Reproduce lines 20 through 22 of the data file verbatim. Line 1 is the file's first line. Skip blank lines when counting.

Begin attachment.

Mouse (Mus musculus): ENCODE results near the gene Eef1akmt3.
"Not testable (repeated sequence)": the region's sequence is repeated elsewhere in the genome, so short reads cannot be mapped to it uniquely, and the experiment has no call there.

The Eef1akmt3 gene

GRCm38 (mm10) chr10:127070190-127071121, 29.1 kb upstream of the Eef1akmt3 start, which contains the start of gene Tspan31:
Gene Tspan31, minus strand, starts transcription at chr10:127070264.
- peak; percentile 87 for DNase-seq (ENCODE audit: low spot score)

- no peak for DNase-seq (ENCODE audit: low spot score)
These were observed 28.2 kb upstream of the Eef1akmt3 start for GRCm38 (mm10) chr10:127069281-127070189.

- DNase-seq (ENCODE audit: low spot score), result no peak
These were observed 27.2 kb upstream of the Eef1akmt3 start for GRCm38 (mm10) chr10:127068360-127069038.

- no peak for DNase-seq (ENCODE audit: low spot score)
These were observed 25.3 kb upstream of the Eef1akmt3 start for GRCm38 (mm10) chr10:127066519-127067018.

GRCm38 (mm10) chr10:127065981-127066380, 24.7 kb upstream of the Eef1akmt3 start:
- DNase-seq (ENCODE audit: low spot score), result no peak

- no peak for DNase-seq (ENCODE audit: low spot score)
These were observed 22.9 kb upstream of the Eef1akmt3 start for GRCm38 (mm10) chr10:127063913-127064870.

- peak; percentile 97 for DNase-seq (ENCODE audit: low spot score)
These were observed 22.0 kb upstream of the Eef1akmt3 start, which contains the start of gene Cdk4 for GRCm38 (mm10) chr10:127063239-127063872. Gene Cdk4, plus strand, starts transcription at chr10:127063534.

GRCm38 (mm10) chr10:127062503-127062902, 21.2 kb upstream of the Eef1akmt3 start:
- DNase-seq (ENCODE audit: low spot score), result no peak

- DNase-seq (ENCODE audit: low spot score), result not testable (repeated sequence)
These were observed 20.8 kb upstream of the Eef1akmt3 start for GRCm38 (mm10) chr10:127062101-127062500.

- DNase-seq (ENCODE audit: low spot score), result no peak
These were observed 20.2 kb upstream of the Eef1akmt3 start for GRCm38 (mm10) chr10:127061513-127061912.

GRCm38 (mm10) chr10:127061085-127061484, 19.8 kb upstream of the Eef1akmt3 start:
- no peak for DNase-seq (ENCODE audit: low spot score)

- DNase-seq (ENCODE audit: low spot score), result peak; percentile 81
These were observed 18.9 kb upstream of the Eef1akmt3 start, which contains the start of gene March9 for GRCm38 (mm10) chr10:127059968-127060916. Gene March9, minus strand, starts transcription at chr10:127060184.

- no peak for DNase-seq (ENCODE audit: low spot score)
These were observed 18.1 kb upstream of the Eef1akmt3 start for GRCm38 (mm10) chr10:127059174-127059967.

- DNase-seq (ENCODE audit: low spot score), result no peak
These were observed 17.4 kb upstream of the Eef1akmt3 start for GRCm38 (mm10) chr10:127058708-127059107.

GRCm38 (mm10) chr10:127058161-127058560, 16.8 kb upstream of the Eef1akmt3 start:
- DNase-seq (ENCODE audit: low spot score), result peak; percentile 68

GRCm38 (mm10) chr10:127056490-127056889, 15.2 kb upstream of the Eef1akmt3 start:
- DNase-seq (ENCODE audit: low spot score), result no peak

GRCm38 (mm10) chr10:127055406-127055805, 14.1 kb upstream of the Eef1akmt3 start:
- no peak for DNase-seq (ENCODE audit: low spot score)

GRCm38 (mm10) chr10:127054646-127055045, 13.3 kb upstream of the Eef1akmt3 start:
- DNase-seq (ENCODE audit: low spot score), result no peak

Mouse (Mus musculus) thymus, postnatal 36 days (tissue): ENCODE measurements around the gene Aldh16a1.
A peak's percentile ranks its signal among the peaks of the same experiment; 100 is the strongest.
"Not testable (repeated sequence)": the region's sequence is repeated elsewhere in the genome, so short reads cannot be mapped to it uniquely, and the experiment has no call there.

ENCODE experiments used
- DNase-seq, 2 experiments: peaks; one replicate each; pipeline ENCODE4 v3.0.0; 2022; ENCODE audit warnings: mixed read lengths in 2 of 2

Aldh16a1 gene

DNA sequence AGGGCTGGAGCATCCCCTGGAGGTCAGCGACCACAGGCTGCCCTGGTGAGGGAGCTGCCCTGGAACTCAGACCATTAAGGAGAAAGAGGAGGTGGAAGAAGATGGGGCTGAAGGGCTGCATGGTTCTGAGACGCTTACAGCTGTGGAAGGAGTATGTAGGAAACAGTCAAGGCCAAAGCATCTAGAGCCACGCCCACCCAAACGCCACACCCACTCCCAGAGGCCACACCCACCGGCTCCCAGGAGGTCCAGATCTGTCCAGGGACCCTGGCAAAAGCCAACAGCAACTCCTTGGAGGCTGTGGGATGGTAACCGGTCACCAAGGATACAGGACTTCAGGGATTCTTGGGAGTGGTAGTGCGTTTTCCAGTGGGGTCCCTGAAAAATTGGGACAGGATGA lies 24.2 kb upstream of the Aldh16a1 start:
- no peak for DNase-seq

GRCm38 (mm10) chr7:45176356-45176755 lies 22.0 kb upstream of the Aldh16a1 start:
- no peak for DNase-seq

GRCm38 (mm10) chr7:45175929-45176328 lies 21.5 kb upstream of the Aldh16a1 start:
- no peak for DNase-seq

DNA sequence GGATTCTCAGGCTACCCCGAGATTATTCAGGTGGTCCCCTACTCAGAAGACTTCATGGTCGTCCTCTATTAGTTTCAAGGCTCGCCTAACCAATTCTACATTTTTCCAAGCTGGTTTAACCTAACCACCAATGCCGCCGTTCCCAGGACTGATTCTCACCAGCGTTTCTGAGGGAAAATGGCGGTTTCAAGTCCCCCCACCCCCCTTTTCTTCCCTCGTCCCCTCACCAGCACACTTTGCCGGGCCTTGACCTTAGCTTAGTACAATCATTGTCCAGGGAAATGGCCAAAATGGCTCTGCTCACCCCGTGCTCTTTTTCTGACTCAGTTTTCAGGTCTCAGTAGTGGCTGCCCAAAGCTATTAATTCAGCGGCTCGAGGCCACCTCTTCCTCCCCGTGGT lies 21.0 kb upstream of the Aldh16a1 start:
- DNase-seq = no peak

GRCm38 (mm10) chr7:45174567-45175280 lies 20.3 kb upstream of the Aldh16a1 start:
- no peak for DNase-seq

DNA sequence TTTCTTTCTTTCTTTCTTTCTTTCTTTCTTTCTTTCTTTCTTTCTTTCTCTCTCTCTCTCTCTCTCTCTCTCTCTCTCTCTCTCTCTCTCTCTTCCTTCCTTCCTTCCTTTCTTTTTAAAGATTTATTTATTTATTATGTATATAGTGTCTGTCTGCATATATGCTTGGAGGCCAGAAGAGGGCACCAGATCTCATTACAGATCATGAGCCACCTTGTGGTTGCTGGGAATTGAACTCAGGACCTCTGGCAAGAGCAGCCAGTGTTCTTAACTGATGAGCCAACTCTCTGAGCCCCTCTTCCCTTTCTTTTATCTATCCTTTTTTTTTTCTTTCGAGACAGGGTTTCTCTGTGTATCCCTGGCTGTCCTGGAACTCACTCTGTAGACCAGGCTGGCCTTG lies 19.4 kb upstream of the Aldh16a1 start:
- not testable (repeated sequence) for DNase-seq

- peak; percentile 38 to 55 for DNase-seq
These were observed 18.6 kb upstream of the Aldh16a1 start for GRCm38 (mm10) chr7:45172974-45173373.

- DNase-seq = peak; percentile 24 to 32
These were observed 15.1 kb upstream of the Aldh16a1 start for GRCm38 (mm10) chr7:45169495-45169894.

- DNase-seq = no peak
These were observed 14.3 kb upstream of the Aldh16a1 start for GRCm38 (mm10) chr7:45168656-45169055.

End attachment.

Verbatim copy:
- DNase-seq (ENCODE audit: low spot score), result no peak

- DNase-seq (ENCODE audit: low spot score), result not testable (repeated sequence)
These were observed 20.8 kb upstream of the Eef1akmt3 start for GRCm38 (mm10) chr10:127062101-127062500.